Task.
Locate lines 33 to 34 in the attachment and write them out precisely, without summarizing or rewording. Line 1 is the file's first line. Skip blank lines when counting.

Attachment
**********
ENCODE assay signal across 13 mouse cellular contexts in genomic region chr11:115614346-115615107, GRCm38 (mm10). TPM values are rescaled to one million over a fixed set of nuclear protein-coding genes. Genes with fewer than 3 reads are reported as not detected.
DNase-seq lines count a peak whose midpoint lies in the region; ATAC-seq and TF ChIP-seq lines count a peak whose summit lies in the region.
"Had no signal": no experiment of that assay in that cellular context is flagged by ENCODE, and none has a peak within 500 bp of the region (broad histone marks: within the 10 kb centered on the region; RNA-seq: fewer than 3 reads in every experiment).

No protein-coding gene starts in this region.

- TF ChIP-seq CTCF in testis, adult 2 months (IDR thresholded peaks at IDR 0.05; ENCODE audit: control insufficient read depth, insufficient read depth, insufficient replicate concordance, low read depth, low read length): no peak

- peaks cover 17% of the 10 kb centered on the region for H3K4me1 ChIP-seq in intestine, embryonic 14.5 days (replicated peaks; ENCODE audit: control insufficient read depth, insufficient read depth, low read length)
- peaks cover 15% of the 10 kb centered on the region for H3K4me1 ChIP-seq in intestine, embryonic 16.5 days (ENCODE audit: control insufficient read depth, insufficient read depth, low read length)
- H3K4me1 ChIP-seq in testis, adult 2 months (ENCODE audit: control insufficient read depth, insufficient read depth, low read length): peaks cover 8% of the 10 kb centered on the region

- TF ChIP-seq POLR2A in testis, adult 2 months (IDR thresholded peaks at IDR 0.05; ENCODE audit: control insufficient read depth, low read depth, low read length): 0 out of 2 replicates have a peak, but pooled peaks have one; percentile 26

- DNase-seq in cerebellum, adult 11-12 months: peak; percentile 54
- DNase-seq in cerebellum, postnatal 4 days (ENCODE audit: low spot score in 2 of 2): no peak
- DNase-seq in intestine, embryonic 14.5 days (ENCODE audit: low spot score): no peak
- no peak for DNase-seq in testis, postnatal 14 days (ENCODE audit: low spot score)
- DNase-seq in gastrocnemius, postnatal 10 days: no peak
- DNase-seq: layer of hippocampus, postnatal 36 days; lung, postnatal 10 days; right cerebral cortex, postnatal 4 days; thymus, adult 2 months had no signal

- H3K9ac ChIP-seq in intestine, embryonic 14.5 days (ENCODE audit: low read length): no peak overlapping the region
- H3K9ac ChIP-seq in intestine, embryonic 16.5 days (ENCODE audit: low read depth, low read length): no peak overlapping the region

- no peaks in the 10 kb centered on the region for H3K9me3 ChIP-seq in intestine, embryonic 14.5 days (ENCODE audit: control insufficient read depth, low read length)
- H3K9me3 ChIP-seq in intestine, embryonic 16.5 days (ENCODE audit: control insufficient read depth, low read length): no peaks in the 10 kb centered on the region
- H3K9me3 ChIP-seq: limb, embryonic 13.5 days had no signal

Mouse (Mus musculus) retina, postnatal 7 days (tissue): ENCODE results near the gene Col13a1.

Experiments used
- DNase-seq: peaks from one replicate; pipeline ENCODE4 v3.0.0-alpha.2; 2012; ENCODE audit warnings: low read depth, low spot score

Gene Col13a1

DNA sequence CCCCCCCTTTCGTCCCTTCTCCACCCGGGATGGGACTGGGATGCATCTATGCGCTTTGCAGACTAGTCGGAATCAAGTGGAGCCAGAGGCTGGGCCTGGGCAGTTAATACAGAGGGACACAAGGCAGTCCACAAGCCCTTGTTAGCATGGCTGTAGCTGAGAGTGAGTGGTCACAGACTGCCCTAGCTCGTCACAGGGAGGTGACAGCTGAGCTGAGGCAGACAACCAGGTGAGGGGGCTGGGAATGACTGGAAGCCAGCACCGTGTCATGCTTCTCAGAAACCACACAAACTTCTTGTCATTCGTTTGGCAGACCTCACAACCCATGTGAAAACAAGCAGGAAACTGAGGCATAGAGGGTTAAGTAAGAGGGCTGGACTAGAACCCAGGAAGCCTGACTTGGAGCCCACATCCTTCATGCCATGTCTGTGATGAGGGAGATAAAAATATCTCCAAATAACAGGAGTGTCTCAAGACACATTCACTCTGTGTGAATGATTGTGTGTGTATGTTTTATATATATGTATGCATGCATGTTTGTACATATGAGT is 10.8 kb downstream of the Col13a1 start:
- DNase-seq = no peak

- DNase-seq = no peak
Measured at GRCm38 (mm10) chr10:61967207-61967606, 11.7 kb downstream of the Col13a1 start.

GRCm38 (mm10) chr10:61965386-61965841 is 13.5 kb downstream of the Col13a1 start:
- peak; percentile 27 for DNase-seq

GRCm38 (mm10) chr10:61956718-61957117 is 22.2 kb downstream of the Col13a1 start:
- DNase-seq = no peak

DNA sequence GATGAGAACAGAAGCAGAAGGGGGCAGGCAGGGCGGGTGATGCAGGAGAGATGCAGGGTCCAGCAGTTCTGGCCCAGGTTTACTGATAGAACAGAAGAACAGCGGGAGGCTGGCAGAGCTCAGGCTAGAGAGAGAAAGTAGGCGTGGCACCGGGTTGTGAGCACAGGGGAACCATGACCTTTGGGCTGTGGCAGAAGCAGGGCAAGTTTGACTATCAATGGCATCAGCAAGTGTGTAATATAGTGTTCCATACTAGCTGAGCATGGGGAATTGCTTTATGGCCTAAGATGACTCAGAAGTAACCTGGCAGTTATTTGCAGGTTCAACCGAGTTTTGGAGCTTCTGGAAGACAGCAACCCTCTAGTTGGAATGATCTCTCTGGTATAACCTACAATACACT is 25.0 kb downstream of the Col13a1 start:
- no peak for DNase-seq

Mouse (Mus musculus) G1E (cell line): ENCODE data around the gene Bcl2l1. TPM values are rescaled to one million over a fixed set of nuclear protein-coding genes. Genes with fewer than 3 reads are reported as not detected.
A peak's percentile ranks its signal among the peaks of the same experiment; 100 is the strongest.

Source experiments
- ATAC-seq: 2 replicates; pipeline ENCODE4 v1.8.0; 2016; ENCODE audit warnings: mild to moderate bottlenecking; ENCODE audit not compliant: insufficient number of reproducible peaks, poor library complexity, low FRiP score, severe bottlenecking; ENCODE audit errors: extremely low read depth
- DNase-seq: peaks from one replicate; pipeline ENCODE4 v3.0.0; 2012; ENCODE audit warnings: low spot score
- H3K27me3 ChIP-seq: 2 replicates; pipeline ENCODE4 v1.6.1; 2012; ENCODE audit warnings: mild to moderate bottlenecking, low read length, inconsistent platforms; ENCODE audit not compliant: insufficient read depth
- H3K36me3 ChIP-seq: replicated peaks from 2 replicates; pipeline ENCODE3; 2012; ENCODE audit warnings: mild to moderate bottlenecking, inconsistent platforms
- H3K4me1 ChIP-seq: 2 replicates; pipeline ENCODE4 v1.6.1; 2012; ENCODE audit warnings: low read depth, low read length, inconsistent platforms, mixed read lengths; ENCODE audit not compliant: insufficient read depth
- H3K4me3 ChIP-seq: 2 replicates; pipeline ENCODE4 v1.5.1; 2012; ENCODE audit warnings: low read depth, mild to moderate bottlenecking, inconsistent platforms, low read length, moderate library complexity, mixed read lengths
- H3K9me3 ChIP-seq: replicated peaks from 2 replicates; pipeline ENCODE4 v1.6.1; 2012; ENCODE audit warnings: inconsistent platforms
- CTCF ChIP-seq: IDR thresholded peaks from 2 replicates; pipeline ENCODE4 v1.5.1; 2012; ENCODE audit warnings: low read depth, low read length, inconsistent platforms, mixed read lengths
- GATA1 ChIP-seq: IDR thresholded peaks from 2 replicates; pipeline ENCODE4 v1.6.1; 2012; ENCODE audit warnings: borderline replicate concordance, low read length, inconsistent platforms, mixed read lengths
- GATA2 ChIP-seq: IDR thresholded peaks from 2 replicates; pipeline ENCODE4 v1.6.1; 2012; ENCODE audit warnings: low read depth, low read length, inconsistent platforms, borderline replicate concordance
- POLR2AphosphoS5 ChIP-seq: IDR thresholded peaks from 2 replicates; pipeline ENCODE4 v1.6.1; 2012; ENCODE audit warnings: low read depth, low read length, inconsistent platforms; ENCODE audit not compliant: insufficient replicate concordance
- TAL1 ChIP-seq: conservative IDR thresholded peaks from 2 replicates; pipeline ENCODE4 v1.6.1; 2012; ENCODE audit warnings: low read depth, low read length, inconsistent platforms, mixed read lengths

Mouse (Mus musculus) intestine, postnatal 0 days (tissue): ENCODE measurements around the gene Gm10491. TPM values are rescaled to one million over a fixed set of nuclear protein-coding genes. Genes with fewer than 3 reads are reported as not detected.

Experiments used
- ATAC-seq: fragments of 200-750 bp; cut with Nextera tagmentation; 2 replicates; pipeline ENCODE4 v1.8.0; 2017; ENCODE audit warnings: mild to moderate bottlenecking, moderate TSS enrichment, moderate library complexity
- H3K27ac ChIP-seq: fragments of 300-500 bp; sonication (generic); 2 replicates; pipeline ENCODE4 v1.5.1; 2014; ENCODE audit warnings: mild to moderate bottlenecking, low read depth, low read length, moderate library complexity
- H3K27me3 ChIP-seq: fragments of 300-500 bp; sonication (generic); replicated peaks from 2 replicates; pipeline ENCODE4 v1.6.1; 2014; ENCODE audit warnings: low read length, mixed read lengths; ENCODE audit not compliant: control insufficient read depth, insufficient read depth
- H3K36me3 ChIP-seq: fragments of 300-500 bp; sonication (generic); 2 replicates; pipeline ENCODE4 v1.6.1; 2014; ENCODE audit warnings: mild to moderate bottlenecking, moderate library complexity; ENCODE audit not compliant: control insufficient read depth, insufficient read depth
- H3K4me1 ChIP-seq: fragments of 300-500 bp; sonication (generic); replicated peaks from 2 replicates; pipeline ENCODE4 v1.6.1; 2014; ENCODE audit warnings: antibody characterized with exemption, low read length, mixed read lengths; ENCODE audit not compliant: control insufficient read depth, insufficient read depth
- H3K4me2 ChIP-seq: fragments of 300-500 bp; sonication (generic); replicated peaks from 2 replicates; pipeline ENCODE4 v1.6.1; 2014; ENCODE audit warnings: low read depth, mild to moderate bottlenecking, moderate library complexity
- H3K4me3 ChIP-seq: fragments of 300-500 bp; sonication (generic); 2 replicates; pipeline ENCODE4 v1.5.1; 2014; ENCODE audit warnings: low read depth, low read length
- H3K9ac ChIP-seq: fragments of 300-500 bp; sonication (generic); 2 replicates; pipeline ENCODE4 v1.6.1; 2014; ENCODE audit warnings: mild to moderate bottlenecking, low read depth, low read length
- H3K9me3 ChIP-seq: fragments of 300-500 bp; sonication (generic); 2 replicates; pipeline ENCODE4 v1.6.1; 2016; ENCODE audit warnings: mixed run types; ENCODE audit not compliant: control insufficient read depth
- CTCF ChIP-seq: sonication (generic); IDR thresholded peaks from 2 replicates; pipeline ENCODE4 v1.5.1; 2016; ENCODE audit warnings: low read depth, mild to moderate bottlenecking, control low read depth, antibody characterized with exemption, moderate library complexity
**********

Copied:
DNA sequence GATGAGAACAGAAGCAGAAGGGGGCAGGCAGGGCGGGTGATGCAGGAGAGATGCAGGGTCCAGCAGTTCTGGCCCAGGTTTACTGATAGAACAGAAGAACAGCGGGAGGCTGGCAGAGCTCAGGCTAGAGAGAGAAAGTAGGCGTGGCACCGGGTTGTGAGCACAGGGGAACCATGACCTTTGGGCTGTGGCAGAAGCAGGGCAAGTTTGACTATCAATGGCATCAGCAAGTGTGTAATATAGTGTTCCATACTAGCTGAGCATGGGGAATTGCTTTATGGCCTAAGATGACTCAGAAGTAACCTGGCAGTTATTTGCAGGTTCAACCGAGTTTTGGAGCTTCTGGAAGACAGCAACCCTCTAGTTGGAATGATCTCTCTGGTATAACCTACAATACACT is 25.0 kb downstream of the Col13a1 start:
- no peak for DNase-seq